Maybe I should have read the manga first. So I completely understand what was going on from the beginning. On the other hand I think I did good to let me be surprised by it completely. I would like to review each movie by itself, but there’s a cohesion and a continuity that I think should be respected as a whole. 20th Century boys is a movie about an apparent kid’s game that goes out of control.
Love, peace, friendship, there is a wacky feeling everywhere. And there is also this sense of frightening truth and drama that overflows everything that happens. It’s clear that this movies don’t cover up all the story that exists in the manga. But it’s a great result if we look at the big picture. And maybe a starting point for those that haven’t read the complete story to start doing so.
Synopsis of 20th Century boys
Kenji Endo is the main character of this story. He lives in Tokyo with his mother and Kana, his baby nephew, whom her mother left before disappearing. Kenji is a simple man, he works as a manager in a supermarket and one day he attends a childhood friend’s funeral. Over there several school friends gather together, to realize that Donkey, the school mate that died, isn’t the only death that took place in the last months.
Apart from the deaths, an strange symbol starts appearing near the places that the bodies are found. A symbol that Kenji and his friends created when they were little as a game. This game included a secret base that suddenly starts becoming real in their present time. The person behind this calls himself Friend, a mysterious leader that starts a sect and promises to make this childish ideas come to life.
Kenji and his friends swore to defend the peace and justice in their world if ever being threatened. However, everyone is seeing how the predictions that they made when they were kids, start becoming real. Their worst fear will arrive, when they remember the 2000 Bloody New Year’s Eve, in which the planet will be endangered.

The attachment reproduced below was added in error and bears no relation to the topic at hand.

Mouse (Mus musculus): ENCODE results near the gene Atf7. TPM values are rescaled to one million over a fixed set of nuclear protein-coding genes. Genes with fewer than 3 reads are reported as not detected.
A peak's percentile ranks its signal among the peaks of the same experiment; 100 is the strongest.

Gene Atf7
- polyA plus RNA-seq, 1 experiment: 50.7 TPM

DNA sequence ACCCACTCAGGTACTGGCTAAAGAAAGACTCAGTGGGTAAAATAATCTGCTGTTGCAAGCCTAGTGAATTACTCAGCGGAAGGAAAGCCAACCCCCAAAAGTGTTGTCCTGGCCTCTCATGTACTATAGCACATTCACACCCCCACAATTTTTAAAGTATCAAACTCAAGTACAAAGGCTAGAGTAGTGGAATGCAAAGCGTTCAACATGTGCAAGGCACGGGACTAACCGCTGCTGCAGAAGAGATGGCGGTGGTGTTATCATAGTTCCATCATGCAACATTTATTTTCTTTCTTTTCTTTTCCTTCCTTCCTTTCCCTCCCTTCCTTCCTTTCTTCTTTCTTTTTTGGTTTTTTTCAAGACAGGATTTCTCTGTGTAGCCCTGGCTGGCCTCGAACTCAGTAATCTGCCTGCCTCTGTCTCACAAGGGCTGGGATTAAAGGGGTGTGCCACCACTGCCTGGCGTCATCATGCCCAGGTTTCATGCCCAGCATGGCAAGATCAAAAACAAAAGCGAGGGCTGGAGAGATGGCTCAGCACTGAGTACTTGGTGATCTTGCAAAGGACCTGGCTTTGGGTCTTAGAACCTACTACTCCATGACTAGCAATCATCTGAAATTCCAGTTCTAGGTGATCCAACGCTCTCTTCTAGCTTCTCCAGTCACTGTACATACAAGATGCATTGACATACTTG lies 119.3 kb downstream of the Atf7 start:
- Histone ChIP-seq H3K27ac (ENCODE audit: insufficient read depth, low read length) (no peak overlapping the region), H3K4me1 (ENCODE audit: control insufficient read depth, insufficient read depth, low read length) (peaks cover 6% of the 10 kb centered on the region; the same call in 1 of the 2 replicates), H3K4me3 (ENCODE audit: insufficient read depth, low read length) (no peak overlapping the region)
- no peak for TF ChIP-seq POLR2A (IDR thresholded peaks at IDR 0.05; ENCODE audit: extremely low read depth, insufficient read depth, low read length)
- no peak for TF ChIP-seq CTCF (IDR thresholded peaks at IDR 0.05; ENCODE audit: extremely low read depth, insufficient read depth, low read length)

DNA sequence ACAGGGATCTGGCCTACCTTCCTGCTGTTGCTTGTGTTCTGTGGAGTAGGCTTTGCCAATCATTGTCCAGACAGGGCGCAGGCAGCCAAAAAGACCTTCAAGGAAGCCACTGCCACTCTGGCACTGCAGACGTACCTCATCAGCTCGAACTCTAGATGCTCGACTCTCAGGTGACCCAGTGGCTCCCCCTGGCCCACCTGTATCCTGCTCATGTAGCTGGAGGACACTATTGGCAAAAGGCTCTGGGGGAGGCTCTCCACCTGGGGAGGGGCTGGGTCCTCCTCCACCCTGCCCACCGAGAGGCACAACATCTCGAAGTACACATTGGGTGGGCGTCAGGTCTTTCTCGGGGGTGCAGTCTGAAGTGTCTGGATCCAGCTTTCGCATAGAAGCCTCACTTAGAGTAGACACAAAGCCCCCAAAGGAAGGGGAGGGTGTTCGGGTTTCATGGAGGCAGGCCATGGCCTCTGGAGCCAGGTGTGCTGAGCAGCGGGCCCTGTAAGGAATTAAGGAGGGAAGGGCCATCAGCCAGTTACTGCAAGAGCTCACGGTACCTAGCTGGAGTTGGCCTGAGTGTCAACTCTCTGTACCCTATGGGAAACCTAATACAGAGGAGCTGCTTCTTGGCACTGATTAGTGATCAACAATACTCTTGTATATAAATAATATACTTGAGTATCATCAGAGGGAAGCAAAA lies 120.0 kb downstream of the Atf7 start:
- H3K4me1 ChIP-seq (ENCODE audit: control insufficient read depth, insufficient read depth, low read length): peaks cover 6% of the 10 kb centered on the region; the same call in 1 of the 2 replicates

Starring in 20th Century Boys
- Toshiaki Karasawa as Kenji Endo
- Etsushi Toyokawa as Otcho
- Takako Tokiwa as Yukiji
- Teruyuki Kagawa as Yoshitsune
- Takashi Ukaji as Mon-Chan
- Kuranosuke Sasaki as Fukube
The cast list is really extensive, just like it’s the amount of characters in the manga. So I’ll cut it there.
The dark side of the story is supported by the ludic dynamic that it portraits. This generates a greater impact of the dramatic moments. Also a complete surprise from the spectator point of view. You will find yourself reflecting on several situations that are going on in our present world.
Ethics in professionals and politics are childishly put into question as a way of mocking the whole situation. Also there’s a showcase of fascist government techniques put into the center of attention. The lectures, the movement followers, the leader, and also the walls to prevent anyone or anything from exiting. It’s a marvelous script when you understand that there’s more than it meets the eye. A great critique to society as a whole.
The OST, specially during some important moments of the scenes is quite great. It ads this familiar friendly flavor to the frames that conforms the whole essence of the film. There’s a special way to draw attention by strident noises that is really noticeable. There’s also some Ghost in the Shell music references that caught up my attention.
20th Century boys depicts fascism as silly and dangerous as a kid’s game, which I think it’s one of tis strengths. You can decide to watch them one by one. But I highly recommend a marathon. Although you have to know that the 3rd one is quite slow in comparison with the first two. They all have their own value.